4- Green manure crops: these crops are turned under while still green in order to improve the soil properties and increase organic matter content. Several field crops can be used such as Egyptian clover, lupine and cowpea.

5- Companion crops: in this case a crop can be intercropped with another one and each crop is harvested separately. For example, onion and garlic can be intercropped with cotton crop, or soybean with maize.

6- Silage crops: these crops are preserved in a succulent condition by partial fermentation in a tight receptacle. They include corn, sorghum, forage grasses and legumes.

4- Classification according to life span.

All field crops can be divided into three categories according to the length of their life cycle as follows:

1- Annual crops: plants of this category complete their entire life cycle from seed to seed in a single growing season and then die. Most field crops are considered annual crops such as wheat, barely, rice, maize, sorghum, faba bean, lentil, check pea, lupine, flax, soybean, sesame, sunflower, safflower, and others.

2- Biennial crops: these plants complete their life cycle in two seasons. Vegetative growth occurs during the first season resulting in a rosette form but plants don’t start flowering (blooming). In the second season, the green plants give flowers and seeds. The crops of this category are onion, sweet clover, and sugar beet. If you expose sugar beet plants, grown in the first year to low temperature they can start blooming and flowering and behaved as annual crops.

3- Perennial crops: these crops are grown in the soil for more than two years (they can persist for more than two years). They may either produce seed or not every year. In other words, they have and indefinite life period. They do not die after reproduction but continue to grow indefinitely from year to year. Sugar cane, white clover, and alfalfa are examples of perennial crops.

5- Classification according to root depth

It is clear that the root system of field crops differ in structure, function and extent. Therefore, field crops can be classified according to the depth of their roots as follows: 1- Hallow root crops: the root system of these crops extends in the soil to a depth of one meter such as wheat, barley and rye. 2- Intermediate crops: the depth of the root system of these crops ranges from 1- 1.5 meter in the case of faba bean and sugar beet. 3- Deep root crops: the root system of these plants extends in the soil to a depth more than 1.5 meter as in alfalafa.

6- Classification according to growth habit

Determining the best time of planting of any field crop is a very important task. That is because planting date must be in suitable time which ensure the best environmental conditions throughout the growing season of the crop. Crops need optimum levels of light, temperature, moisture and other environmental conditions to grow well and produce the highest productivity. Therefore, when field crops are classified according to growing season this means that the environmental requirements of such crop are prevail in such season. Accordingly, field crops can be classified as follows:

1. The Kharif Season: Crops are sown at the beginning of south-west monsoon and harvested at the end of the south-west monsoon.

Sowing Season: May to July.

Harvesting Season: September to October.

Important Crops: Jowar, Bajra, Rice, Maize, Cotton, Groundnut, Jute, Hemp, Tobacco etc.

2. The Rabi Season: Crops need cool climate during growth period but warm climate during the germination of seed and maturation.

Sowing Season: October to December

Harvesting Season: February to April

Important Crops: Wheat, Barley, Gram, Linseed, Mustard, Masoor & Peas.

3. The Zaid Season: These Crops are raised throughout the year due to artificial irrigation.

1. Zaid Rabi Crops:

Sowing Season: August to September

Harvesting Season: December-January

Important Crops: Rice, Jowar, Rapeseed, Cotton, Oilseeds.

2. Zaid Rabi Crops:

Sowing Season: February to March.

Harvesting Season: April-May.

Important Crops: Watermelon, Tori, Cucumber & other vegetables.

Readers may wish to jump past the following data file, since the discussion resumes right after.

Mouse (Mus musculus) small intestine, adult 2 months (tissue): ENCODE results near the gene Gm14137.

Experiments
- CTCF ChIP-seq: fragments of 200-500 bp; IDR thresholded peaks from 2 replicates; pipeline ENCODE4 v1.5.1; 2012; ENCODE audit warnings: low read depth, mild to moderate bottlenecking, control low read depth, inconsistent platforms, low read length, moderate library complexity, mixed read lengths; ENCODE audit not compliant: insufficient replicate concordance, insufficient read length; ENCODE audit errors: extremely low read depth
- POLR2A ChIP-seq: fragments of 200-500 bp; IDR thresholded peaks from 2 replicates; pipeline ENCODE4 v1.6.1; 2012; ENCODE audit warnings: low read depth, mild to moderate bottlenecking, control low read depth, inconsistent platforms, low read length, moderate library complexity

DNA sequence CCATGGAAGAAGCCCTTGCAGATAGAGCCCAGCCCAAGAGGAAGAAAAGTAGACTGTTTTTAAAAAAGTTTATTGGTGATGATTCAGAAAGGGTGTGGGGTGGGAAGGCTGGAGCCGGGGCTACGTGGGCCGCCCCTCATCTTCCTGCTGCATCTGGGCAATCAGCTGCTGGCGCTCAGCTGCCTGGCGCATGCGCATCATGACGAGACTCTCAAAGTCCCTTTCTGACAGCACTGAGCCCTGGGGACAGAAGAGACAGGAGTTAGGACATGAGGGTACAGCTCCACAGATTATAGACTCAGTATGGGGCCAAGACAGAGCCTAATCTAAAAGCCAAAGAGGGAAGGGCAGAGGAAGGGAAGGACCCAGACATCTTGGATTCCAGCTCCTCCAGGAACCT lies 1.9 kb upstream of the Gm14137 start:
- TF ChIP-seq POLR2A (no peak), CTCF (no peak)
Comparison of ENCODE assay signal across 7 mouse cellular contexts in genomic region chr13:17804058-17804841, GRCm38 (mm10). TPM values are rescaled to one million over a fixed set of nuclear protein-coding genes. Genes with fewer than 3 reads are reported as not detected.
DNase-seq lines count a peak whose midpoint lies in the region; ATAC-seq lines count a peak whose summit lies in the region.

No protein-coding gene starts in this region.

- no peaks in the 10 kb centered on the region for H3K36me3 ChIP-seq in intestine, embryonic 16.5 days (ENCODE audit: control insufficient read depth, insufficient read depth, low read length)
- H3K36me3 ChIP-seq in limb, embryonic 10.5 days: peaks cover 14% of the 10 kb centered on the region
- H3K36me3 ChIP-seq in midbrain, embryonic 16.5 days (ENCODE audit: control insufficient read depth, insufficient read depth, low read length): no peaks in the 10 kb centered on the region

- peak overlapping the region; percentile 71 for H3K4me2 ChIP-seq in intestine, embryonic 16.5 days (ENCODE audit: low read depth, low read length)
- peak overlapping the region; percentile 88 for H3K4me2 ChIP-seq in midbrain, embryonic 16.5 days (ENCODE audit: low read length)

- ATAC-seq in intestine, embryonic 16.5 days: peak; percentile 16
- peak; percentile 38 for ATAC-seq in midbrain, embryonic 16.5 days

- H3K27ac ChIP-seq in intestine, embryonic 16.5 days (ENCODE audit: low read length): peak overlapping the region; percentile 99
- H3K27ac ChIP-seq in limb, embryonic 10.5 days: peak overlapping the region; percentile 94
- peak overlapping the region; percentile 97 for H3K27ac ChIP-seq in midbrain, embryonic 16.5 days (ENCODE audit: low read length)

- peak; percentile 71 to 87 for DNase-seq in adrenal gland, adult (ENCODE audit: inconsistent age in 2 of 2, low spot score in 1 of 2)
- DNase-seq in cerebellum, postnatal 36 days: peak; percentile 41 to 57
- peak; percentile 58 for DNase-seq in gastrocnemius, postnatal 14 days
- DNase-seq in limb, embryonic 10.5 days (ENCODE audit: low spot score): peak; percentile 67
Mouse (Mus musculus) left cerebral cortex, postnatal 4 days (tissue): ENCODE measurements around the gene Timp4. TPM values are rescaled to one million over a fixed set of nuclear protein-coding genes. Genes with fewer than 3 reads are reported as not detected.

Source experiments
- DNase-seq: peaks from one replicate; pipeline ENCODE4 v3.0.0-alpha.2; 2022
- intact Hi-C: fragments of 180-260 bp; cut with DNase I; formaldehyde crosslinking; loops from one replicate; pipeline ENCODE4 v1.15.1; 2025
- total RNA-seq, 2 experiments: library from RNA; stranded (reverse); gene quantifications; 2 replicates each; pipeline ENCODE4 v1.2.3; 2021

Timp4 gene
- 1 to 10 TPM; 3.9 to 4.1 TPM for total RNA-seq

Cereal Crops

Rice, Wheat and millets are consumed as important staple food all over the world. Cereals provide essential carbohydrates which are important source of energy for working. Cereals are monocotyledonous plants and are grown on large scale by Indian farmers. The economy of huge number of Indian farmers is largely dependent on cereals.

Pulse Crops

Pulse crops are legumes. The word legume is derived from the Latin word ‘legere’, with means ‘to gather’. Pulses are important in crop rotations and crop mixtures practiced by farmers, as they help in maintaining the soil fertility. Pulses are rich in protein and they meet the major share of the protein requirements of the predominantly vegetarian population of India.

Oil seed crops

Importance of oilseeds crop in Indian farming:-

• They can be grown on all kinds of soil.

• Important constituent of the crop rotation with millets and pulses.

• Valuable cash crops and bring ready cash to the farmers.

• They are a source of foreign exchange.

• They provide raw material for many industries e.g. paints, varnishes,

• Soaps, lubricating oils etc.

• They contribute vegetable oils and fats to Indian diet.

• The edible oil cakes provide concentrates for the cattle.

• The non-edible oil cakes are used as manures and some oil cakes like

Cash, fiber and spice corps

Sugarcane is the important cash crop grown in India. Sugarcane is cultivated in UP, Bihar, Maharashtra, Karnataka and AP. on large scale. Sugarcane is the most important source of sugar and jaggery. The sugar factories have transformed the total scenario in the sugarcane tracts. Cotton is the most extensively grown commercial crop and the most important of all fibre crops of the world. Likewise turmeric is an important spice crop grown on commercial scale as a source of farm income. It is cultivated in the states of AP, Tamilnadu, Maharashtra, Orissa, Kerala and Assam.

7- Classification according to Co2 fixation

  • C3 Plants
  • C4 Plants
  • Cam Plants

8- Classification according to mode of pollination

1. Naturally self-pollinated crops: – the predominant mode of pollination in these plants is selfpollination in which both pollen and embryo sac are produced in the same floral structure or in different flowers but within the same plant. Examples: rice, most pulses, okra, tobacco, tomato.

2. Naturally cross-pollinated crops: pollen transfer in these plants is from the anther of one flower to the stigma of another flower in a separate plant, although self-pollination may reach 5 percent or more. Examples: corn and many grasses, avocado, grape, mango, many plants with unisexual or imperfect flowers.

3. Both self- and cross-pollinated crops: these plants are largely self-pollinated but varying amounts of cross-pollination occur. Examples: cotton and sorghum.